For reflection, reteaching, and mastery, students will be encouraged to correct some of their tests and to revise their lab reports. This helps them learn to think critically and will offer bonus points.

 

Note:

Chemistry can be challenging (even for solid students), particularly the math-related aspects of it. If your Chemistry student would benefit from more instruction, more time to ask questions, and more opportunity to go over trouble-areas with a teacher, please consider adding Chemistry Recitation to your Chemistry course. Chemistry Recitation is an additional low-cost seminar course for Q&A, review, reflection and re-teaching of difficult concepts. Content objectives, homework, labs, and tests are also primary topics of discussion. The Chemistry Recitation class enhances study skills, nurtures critical thinking, and provides extra practice in problem solving.

Topics and Objectives:

  • Chemistry Introduction

    • Have a great start to Chemistry!

    • Go over practical and technical issues to navigating GP6, Study Place, and other non-course related issues.

    • Show that many great scientists were believers in Jesus. Science and the Bible are compatible.

    • Give examples of inquiry based learning throughout the lesson.

    • Define Chemistry and understand its place in science.

    • Present steps of the scientific method and be able to distinguish each.

    • Understand basic graphing protocols (independent and dependent variables) as part of experimentation and data collection.

    • Learn a problem solving strategies: "AGES" for use throughout the course.

  • Matter and Change

    • Describe & Distinguish between Extensive, Intensive & General Properties

    • Explain why all samples of a substance have the same intensive properties.

    • Classify Matter as Pure versus Mixture

    • Explain how mixtures can be separated.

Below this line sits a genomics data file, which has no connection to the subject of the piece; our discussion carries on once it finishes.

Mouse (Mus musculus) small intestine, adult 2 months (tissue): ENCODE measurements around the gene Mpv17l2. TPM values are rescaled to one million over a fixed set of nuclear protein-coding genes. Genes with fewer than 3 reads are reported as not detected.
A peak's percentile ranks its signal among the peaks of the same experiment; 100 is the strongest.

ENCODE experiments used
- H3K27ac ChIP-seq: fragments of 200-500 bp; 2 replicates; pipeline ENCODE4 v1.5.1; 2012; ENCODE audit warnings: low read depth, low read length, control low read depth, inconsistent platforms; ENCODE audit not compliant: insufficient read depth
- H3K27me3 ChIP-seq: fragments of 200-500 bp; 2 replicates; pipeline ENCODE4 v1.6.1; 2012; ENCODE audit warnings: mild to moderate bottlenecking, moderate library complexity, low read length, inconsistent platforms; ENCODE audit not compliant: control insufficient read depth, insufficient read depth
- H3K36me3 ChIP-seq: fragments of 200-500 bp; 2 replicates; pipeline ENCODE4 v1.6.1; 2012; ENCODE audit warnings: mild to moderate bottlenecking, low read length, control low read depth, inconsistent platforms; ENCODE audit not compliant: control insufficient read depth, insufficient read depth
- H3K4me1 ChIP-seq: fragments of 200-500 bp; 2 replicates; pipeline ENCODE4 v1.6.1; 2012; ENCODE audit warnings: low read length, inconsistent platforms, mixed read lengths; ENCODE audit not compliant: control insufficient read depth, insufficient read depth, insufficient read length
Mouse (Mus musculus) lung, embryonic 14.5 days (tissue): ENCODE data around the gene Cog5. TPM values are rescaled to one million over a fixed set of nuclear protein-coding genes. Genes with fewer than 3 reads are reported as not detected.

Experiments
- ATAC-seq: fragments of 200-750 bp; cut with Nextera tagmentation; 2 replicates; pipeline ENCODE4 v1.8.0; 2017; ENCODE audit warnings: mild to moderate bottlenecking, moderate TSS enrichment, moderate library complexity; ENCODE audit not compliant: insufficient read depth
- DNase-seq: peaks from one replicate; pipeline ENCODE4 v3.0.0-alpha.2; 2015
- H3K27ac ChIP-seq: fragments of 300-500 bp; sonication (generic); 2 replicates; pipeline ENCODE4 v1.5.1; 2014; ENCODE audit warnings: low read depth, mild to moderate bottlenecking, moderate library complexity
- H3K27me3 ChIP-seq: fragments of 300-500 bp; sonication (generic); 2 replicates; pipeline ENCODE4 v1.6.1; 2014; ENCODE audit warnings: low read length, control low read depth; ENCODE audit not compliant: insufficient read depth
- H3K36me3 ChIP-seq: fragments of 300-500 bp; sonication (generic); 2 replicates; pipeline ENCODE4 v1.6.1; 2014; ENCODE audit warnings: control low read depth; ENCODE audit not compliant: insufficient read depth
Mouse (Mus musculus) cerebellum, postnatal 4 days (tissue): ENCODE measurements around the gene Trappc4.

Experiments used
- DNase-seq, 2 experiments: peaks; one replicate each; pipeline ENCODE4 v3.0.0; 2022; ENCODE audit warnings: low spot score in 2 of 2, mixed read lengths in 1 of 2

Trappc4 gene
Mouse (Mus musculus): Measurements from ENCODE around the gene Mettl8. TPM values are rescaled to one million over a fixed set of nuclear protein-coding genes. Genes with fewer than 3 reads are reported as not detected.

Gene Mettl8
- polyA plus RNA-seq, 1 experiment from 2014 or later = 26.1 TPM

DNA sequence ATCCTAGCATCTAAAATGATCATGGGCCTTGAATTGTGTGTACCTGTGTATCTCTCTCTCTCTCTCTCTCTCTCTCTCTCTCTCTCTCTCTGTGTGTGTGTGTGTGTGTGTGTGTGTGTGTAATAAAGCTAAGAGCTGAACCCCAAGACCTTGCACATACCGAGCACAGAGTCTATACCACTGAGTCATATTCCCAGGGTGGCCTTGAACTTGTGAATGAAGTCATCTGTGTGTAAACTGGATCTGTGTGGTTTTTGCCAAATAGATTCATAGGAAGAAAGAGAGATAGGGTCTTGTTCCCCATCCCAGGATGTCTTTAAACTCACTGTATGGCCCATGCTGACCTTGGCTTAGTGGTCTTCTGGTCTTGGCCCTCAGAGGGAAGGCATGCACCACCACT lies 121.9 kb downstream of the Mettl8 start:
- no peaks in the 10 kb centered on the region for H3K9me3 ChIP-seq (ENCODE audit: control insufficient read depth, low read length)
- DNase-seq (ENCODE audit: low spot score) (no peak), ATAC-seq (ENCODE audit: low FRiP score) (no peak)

• Identify the states of Matter (s, l, g)

    • Be able to use the Periodic Table to find information about elements

    • Distinguish Physical Changes from Chemical Changes

    • Describe how the mass of the reactants and products of a chemical reaction is conserved.

    • Describe the law of definite (fixed) proportions and using calculation determine if compounds are alike or not.

  • States of Matter

    • Describe the three assumptions of the kinetic theory as it applies to gases.

    • Define, measure, and calculate pressure in terms of atmospheric, gas & normal (standard) pressure.

    • Compare the physical properties of solids, liquids and gases in terms of shape, volume, motion (fluidity), density, expansivity and compressibility.

    • Distinguish the properties of liquids: average kinetic energy (temperature), dynamic equilibrium, vapor pressure versus temperature, boiling versus evaporation.

    • Distinguish the properties of solids and the phase changes involved.

    • Decipher phase diagrams, identifying pressure, temperature, phase changes and triple point.

    • Understand the relationship between intermolecular forces and kinetic energy for each state of matter and phase change.

  • Scientific Measurement

    • Use the Metric System versus the English System

    • Write numbers & do calculations in scientific notation.

    • Evaluate Accuracy & Precision in Measurements (significant figures)

    • Calculate Percent Error as a Measure of Precision

    • Understand & Use Units of Mass, Volume, Distance (emphasize Metric)

    • Identify the temperature units scientists commonly use

    • Understand & Calculate Density

    • Learn to solve problems using dimensional analysis (factor Labeling)

  • Atomic Structure

    • Explain Atomic History from specific scientists perspectives (Democritus, Dalton, Thomson, Millikan, Goldstein, Chadwick, Rutherford).

    • Understand subatomic particles in a typical atom (charge, mass, location).

    • Explain what makes elements (atomic number, mass), use nuclear symbols, and understand isotopes.

    • Determine the weighted average of an element on the Periodic Table using relative abundance.